As Michael says, everyone has a novel in them, it’s just a matter of getting it down on paper.
Of course, that doesn’t mean it’s a good novel, but that isn’t the point.

In his earlier shows, Michael takes us through the steps of writing and its various aspects such as setting, character development and plot.

In later shows demonstrates these techniques by outlining a book from scratch, and giving assignments which the listener could do at home.

Presently, he is using one of his many Star Wars books, describing why he did what he did while writing it. This is especially interesting, as Michael goes in detail why a character was created, why another was introduced, and yet why another had to die and when.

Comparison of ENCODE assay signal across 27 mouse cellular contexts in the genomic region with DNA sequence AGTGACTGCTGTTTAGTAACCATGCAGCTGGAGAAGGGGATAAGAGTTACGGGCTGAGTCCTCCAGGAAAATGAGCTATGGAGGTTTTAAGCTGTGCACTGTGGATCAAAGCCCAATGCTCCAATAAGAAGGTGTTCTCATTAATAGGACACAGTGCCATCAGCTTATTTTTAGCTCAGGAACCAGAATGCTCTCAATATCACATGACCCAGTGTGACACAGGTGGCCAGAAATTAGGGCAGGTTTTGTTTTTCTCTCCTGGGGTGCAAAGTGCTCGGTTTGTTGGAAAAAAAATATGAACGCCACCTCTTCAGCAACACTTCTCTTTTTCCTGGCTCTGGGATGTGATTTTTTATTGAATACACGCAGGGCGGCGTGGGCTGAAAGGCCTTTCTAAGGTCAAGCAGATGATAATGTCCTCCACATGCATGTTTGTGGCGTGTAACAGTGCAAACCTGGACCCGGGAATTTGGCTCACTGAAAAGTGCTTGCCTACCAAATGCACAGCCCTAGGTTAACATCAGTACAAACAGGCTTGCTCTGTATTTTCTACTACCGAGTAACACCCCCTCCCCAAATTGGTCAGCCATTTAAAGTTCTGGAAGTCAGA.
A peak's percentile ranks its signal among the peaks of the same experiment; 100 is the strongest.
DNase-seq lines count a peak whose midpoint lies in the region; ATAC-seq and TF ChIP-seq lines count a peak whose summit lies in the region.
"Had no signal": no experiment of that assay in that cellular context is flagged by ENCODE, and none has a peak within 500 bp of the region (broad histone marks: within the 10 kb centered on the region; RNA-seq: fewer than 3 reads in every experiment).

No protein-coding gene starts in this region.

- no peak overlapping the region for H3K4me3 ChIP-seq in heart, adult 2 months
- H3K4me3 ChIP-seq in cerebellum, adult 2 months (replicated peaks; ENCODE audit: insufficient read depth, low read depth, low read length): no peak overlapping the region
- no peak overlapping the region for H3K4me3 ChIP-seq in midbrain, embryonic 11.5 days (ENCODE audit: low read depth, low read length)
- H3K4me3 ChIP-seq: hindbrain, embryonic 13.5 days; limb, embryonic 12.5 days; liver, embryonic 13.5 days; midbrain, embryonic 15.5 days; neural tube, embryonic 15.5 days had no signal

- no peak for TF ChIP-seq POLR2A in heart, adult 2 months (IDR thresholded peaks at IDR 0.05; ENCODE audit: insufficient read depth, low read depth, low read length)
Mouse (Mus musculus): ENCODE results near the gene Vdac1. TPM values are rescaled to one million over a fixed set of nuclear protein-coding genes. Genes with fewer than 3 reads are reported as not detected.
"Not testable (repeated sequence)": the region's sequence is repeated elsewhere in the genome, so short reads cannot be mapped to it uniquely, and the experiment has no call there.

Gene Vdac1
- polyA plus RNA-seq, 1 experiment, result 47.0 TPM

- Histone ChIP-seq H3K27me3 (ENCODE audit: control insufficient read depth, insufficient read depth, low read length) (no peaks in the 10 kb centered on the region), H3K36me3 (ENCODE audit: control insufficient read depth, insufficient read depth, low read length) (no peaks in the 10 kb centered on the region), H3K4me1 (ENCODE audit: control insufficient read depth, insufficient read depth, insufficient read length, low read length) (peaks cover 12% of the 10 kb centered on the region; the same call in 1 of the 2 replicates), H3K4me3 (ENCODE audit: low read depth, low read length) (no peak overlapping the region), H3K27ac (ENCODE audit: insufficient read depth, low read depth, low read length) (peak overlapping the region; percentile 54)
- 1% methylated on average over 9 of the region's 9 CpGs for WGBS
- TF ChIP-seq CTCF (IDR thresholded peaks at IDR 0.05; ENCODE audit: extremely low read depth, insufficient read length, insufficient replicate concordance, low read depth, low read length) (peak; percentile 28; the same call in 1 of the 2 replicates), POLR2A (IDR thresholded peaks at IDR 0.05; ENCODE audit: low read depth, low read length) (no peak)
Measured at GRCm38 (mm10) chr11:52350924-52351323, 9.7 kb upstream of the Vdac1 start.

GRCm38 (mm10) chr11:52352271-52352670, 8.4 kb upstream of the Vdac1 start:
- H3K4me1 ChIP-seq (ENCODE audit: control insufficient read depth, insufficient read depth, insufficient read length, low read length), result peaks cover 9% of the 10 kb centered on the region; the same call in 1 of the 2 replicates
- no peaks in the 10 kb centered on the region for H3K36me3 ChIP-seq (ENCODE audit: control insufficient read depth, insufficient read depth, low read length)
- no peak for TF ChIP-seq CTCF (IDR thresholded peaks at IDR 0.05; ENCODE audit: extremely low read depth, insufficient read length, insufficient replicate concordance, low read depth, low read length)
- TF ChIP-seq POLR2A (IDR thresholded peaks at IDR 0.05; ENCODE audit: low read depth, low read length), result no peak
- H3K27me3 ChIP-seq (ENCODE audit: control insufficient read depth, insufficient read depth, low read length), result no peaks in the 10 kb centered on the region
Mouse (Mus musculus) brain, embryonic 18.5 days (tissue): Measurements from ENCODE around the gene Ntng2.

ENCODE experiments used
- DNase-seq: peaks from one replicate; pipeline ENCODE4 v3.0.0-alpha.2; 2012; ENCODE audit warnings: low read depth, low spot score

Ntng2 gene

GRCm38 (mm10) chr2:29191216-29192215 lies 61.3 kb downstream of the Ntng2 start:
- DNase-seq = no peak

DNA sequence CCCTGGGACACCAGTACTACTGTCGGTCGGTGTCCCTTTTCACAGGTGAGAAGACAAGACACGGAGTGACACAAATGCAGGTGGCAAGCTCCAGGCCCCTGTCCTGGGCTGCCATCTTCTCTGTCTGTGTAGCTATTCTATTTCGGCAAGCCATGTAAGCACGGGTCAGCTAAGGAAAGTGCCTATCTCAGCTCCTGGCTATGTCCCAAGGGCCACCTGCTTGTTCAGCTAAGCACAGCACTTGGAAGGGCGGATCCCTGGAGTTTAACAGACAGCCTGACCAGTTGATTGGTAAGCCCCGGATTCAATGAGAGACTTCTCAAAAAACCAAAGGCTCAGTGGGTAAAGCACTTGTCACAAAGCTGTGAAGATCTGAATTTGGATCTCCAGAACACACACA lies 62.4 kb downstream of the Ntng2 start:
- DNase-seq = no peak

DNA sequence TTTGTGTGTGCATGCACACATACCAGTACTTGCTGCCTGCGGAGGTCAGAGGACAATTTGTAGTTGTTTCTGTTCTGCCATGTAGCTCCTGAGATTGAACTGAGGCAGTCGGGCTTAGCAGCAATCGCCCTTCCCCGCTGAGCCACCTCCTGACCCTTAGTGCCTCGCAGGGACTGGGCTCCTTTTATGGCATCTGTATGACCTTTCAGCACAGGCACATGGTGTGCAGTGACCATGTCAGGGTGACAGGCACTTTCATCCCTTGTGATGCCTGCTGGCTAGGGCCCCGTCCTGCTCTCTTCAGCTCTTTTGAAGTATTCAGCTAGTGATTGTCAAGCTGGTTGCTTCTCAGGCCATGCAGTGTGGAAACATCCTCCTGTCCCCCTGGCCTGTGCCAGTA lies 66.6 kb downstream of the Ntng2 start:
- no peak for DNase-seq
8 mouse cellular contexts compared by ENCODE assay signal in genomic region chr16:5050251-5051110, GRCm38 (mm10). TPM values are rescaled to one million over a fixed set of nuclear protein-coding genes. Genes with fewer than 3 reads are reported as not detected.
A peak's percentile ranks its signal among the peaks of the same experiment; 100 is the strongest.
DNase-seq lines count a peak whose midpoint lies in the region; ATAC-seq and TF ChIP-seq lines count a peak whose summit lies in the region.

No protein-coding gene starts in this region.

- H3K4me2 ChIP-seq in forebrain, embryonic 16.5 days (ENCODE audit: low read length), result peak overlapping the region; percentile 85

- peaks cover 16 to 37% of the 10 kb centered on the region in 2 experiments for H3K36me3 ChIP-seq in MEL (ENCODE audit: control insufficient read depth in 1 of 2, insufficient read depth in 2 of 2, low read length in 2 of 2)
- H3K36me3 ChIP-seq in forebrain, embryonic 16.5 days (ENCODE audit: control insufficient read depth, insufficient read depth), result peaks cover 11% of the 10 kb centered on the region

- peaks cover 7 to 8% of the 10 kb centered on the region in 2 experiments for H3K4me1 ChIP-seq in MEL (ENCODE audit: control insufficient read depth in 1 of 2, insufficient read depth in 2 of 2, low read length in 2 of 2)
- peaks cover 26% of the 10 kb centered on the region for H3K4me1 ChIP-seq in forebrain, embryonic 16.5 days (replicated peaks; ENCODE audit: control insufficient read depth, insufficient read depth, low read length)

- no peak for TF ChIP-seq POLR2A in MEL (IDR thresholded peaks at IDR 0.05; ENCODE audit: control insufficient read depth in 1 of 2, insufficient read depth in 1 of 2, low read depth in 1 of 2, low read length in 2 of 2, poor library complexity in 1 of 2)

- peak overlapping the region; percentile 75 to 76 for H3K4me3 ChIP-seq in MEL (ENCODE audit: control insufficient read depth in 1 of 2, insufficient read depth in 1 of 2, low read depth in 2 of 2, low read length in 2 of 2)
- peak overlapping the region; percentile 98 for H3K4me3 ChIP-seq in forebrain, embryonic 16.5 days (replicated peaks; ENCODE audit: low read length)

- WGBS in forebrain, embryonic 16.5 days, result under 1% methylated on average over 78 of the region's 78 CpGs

This isn’t meant as a cut paste way of writing, but as a guideline, and offers details all writers should keep in mind while writing.

Michael believes in the 20 minute rule, that being, anything over 20 minutes is too long—so don’t expect long blocks of podcasts.

As with other podcasts, the release schedule for the show is uneven, with weeks going by without anything posted. I seem to recall him stating he would try to keep a regular schedule, but promising nothing. Well, the man does have other things to do, like writing books, so I guess I can forgive him.

On the whole, I would say this is the best podcast on the techniques of writing and is essential to any list of how-to podcasts. Try it .